Leonardo da Vinci, 1452-1519, The Original Renaissance Man.
A multi-faceted genius, da Vinci exemplified the true Renaissance Man. Painter, musician, philosopher, scientist, architect and inventor, he sought to discover all he could about nature, including the human body. Leonardo used his anatomical knowledge and prowess to create a robot that, in his opinion, was a machine in structure and could imitate the human body by the use of mechanical parts and levers.
Leonardo da Vinci was born in Vinci, Italy in 1452 of humble origins. Born out of wedlock, son of a notary and a peasant girl, he is thought to be the world’s most illustrious painter. His paintings of the Mona Lisa and The Last Supper are perhaps two of the world’s most famous paintings.
Living with his father’s family, he was apprenticed at age 14 to an Italian sculptor and painter, Andrea del Verrocchio. At age 20, he earned a place as a master artist in the painter’s Guild, and by the time he was 26, he was an expert painter, owning his own studio. While at del Verrocchio’s, Da Vinci learned the art of painting, including anatomy and perspective and he also studied sculpture, the mechanical arts and engineering. This apprenticeship brought a wide breadth of knowledge and an appreciation for the laws of science and nature.
A multi-faceted genius, da Vinci exemplified the true Renaissance Man. Painter, musician, philosopher, scientist, architect and inventor, he sought to discover all he could about nature, including the human body. He began his quest by dissecting cadavers in greater detail than even the physicians did and became a master of topographic anatomy. His sketches of the human body changed the way anatomy was studied. By attaching strings to muscles, da Vinci learned how the human body was articulated, in minute detail. The extremely detailed drawings da Vinci made of human anatomy are deemed comparable to what modern technology can produce today.
Leonardo da Vinci was a prolific inventor who created designs for cars, helicopters and bicycles as well as war machines and weapons.
He created several types of robots including a walking mechanical lion and a spring powered car, thought to be the first programmable computer. When Leonardo created his robot in human form, it was of a knight whose appearance was one in the tradition of the time, Italian-German armor. He created his Robot-Knight to prove to himself that a human’s body could be imitated and also, in part, to show it off at parties on behalf of his patron at the time. Leonardo used his anatomical knowledge and prowess to create a robot that in his opinion, was a machine in structure and could imitate the human body by the use of mechanical parts and levers.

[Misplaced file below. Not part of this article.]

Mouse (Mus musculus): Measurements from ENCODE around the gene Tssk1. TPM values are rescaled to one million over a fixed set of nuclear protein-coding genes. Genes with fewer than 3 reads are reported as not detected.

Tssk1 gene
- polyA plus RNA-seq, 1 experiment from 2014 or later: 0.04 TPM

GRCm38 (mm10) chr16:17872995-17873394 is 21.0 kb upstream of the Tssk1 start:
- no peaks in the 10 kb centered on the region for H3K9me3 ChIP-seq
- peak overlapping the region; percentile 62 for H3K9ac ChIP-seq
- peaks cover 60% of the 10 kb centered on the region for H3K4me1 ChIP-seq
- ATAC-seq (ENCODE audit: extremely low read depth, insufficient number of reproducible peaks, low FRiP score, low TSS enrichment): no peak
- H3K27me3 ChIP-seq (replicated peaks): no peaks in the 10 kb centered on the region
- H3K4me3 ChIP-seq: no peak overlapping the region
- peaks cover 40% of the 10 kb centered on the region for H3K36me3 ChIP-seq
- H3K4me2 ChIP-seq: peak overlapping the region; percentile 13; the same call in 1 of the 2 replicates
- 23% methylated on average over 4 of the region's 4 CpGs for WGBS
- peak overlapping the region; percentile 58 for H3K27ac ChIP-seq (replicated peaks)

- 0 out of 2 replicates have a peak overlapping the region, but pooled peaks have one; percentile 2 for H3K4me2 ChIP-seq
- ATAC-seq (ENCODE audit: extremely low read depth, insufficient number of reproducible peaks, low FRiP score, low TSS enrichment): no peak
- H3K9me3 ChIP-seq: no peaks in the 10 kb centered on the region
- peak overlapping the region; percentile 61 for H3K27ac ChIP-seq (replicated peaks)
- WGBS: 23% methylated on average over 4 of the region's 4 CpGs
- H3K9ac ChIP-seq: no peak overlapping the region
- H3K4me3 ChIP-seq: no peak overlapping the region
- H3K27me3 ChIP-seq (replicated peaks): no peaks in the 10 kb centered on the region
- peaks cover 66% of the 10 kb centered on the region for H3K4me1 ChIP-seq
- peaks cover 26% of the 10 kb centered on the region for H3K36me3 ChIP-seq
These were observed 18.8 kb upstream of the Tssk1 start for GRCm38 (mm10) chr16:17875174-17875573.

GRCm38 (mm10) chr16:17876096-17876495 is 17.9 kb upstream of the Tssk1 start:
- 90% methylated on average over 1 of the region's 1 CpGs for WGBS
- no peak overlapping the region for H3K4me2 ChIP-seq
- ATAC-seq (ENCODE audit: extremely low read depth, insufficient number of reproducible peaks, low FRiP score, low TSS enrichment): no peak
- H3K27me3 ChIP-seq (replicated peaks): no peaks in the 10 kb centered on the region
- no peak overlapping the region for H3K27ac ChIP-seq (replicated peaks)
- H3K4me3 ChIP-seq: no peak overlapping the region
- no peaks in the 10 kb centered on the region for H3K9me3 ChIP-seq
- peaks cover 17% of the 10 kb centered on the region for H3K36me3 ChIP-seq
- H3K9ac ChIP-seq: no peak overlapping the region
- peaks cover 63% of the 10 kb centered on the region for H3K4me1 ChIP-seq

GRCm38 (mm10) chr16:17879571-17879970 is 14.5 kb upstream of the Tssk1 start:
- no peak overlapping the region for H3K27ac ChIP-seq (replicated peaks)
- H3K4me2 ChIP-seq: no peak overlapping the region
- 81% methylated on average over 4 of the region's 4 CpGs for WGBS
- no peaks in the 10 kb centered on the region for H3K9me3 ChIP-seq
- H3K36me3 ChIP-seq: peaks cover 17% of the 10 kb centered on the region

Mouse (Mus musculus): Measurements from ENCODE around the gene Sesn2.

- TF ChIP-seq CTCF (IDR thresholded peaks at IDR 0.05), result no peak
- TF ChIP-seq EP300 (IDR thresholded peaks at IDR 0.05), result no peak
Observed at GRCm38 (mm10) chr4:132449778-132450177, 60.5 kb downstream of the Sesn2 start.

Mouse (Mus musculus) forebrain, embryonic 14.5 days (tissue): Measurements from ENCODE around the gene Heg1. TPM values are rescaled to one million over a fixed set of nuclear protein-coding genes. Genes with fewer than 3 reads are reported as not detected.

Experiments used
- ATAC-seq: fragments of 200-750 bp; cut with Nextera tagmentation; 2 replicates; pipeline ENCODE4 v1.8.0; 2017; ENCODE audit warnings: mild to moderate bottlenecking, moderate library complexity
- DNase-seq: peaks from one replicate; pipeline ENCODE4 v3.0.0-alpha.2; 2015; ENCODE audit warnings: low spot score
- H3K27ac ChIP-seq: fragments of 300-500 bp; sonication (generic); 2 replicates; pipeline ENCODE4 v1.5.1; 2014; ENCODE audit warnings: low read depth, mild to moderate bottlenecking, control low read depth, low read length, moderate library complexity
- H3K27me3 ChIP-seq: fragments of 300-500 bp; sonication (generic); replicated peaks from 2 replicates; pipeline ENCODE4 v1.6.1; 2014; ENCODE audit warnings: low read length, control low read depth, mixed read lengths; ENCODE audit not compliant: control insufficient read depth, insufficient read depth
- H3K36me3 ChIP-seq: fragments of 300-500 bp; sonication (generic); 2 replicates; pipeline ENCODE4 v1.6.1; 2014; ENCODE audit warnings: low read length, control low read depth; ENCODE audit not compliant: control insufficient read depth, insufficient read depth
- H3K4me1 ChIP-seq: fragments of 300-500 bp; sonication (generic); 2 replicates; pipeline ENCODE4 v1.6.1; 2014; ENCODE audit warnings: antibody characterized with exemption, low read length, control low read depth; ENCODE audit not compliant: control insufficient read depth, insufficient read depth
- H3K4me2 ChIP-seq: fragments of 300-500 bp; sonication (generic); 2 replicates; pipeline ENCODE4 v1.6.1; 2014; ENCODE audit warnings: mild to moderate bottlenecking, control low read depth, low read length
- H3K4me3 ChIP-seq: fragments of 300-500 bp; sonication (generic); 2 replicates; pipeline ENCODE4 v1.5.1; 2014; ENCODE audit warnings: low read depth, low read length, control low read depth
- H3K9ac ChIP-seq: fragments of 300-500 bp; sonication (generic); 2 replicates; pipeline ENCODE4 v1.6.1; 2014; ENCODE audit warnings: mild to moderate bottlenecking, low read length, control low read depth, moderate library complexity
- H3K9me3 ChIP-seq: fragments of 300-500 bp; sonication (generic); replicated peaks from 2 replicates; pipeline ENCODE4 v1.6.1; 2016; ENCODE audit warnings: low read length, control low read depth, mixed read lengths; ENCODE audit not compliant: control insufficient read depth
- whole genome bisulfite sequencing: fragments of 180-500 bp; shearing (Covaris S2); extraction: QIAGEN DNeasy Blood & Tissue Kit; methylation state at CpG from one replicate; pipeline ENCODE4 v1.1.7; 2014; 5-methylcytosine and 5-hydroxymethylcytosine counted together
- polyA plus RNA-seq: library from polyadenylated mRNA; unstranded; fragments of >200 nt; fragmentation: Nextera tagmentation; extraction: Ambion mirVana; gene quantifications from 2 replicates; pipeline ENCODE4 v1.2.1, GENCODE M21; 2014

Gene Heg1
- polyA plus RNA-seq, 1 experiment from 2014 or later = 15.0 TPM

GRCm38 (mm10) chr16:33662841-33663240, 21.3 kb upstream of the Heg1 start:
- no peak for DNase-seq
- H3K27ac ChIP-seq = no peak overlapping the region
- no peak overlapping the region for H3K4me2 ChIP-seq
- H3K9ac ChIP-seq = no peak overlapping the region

When the robot was completed in 1495, it was said to have the capability to walk, sit and stand, open and close its mouth, move its head and lift its arms. The robot’s jaw had been noted to have been anatomically correct.
His robot had two working structures. The first was a system controlling the use of the hands, wrists, shoulders and the elbows, with the chest containing the means of power to move the arms. The second was a system controlling the ankles, knees and hips. This was powered by a crank to a cable which was connected to all the leg components.
USE OF DA VINCI ROBOTICS FOR SPACE EXPLORATION
Leonardo’s robots and designs have been used by NASA for a robot to man a space station and eventually aid in colonizing Mars. An expert on robotics, Mark Rosheim, spent 5 years bringing da Vinci’s robot to life and making adaptations to it for NASA. It was he who coined the name Anthrobot, a combination of the word anthropology (a study of human origins and development), and robot (a mechanical automation). NASA’s robots are called Anthrobots, which include articulating joints and actuators that can perform tasks where dexterous manipulation or telemanipulation are required.
LEONARDO DA VINCI AND CASENETWORK
As CaseNetwork continues its development of education and training programs to teach the fundamentals of robotic surgery, it is appropriate that Leonardo da Vinci be added to CaseNetwork’s Medical Hall of Fame.
For da Vinci, some 500 plus years before his time, through his drawings, exquisite understanding of human anatomy and creation of the first robots, accomplished things that scientists and the medical community had yet to conceive. It wasn’t until the latter part of the 20th century that the true measure of his genius was realized by the world today.
Leonardo da Vinci, 1452-1519, Creator of Masterpieces – art, drawings, anatomy, science, medicine, engineering and robotics. The original Renaissance Man.All the best!
Jeffrey S. Levy, MD
(With special thanks to researcher and historian, Patricia L. Stellwagon)